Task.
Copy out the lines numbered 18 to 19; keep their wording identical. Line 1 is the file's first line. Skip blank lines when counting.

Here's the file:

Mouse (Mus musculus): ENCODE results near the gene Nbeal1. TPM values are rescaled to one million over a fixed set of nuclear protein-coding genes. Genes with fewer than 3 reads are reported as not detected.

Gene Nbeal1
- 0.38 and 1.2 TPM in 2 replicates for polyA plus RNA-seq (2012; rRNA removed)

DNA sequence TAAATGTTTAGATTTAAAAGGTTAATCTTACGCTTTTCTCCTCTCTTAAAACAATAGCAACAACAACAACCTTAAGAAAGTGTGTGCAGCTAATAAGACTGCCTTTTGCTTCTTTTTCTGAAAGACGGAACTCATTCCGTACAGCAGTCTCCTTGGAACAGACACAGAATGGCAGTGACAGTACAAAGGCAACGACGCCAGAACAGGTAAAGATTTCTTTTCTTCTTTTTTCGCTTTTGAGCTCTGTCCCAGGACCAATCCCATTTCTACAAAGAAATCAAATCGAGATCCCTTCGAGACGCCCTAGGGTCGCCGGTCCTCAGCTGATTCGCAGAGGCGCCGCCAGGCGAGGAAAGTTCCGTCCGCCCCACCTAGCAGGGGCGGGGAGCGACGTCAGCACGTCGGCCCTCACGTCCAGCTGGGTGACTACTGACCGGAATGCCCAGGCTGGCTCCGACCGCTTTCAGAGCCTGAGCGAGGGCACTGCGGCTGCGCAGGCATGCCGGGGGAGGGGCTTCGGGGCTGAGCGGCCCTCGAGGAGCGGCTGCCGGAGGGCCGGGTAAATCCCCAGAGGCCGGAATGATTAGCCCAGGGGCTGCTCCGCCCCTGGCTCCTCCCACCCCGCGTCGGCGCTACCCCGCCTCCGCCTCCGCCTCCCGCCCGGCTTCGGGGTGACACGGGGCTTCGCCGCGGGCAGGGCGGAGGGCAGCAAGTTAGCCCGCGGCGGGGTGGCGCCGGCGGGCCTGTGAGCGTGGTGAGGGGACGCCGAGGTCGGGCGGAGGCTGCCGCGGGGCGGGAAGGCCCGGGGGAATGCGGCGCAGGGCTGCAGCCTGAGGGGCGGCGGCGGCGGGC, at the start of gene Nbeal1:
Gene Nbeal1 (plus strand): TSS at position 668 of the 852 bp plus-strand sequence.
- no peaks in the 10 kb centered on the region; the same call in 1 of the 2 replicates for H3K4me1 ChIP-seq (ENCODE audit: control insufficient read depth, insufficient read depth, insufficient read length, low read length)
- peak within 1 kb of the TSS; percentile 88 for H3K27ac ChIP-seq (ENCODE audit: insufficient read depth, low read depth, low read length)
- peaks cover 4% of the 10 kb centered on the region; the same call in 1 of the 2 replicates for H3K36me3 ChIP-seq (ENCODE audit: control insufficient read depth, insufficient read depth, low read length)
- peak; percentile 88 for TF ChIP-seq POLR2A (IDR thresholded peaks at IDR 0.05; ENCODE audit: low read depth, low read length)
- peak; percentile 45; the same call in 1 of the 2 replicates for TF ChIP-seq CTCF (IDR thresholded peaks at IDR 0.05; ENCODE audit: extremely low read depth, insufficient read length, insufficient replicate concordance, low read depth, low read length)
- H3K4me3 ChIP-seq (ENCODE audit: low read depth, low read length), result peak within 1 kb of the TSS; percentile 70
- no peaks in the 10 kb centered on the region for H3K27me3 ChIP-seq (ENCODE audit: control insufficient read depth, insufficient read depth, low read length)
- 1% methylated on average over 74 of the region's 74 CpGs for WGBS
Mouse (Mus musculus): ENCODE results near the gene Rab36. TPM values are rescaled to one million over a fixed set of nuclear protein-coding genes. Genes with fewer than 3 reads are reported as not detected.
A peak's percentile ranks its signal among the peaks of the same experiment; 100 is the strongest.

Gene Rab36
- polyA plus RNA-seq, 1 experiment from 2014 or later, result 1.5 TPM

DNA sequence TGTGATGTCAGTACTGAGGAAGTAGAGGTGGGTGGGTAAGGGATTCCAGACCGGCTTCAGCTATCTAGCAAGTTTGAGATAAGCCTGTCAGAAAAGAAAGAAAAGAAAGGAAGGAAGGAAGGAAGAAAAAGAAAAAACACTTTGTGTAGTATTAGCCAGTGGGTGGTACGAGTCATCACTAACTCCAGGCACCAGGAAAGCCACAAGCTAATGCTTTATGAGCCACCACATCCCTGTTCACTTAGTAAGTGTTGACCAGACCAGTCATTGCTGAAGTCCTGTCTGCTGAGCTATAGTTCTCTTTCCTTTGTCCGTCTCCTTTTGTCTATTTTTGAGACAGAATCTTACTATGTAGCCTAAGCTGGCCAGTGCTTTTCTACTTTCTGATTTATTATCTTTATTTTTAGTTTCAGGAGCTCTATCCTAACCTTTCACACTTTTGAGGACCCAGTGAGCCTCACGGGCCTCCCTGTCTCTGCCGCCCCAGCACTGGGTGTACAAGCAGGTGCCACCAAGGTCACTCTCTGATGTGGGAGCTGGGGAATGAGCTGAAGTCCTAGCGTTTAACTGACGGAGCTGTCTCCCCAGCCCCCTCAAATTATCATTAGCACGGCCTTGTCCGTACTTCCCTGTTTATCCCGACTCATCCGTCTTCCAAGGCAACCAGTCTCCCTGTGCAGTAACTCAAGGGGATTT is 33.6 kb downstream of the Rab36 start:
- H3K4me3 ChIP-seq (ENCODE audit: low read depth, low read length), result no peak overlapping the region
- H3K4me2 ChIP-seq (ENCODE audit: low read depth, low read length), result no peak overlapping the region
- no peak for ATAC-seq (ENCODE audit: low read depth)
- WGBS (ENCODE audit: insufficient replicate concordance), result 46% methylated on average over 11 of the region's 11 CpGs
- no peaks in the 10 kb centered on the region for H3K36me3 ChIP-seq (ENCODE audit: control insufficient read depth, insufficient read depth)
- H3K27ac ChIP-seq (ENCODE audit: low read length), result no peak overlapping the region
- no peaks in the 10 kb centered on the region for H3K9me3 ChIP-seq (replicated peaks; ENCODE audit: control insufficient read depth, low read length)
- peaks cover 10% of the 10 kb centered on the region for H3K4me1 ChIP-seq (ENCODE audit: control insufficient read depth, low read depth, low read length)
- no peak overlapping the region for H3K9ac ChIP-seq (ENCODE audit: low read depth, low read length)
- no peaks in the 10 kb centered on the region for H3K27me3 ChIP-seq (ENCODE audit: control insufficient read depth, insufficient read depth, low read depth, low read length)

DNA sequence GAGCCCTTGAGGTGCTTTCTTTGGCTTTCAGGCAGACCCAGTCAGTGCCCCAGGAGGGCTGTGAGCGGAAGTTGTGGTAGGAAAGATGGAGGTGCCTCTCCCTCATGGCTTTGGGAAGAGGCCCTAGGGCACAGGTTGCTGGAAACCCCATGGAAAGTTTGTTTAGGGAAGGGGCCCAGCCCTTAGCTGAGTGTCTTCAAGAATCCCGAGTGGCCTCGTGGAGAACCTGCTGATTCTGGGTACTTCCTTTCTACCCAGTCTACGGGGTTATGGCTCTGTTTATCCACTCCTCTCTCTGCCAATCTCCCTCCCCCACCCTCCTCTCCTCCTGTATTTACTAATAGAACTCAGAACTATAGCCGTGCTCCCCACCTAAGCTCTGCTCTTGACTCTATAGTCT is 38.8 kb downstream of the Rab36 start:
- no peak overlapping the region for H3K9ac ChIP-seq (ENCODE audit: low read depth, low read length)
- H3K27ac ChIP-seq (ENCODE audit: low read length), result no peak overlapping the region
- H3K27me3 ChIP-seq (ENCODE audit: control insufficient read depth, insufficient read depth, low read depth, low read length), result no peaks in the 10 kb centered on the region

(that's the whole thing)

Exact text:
DNA sequence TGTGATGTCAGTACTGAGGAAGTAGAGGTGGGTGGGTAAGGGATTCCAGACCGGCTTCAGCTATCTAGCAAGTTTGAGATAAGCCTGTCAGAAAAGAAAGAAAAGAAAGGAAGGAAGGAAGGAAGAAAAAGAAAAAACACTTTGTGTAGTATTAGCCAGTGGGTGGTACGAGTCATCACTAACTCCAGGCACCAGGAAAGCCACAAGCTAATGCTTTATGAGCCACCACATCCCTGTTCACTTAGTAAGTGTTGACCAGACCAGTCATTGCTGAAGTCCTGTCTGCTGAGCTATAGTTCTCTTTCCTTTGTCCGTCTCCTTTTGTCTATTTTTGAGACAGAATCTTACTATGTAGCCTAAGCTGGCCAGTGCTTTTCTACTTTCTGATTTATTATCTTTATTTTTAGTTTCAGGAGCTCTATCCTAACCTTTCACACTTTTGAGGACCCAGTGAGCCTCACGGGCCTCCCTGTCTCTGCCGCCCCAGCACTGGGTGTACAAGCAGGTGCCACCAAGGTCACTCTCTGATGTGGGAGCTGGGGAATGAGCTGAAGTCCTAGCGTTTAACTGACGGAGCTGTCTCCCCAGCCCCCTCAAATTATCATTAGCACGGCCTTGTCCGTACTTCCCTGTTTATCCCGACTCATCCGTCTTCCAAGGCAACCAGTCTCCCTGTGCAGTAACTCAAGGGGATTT is 33.6 kb downstream of the Rab36 start:
- H3K4me3 ChIP-seq (ENCODE audit: low read depth, low read length), result no peak overlapping the region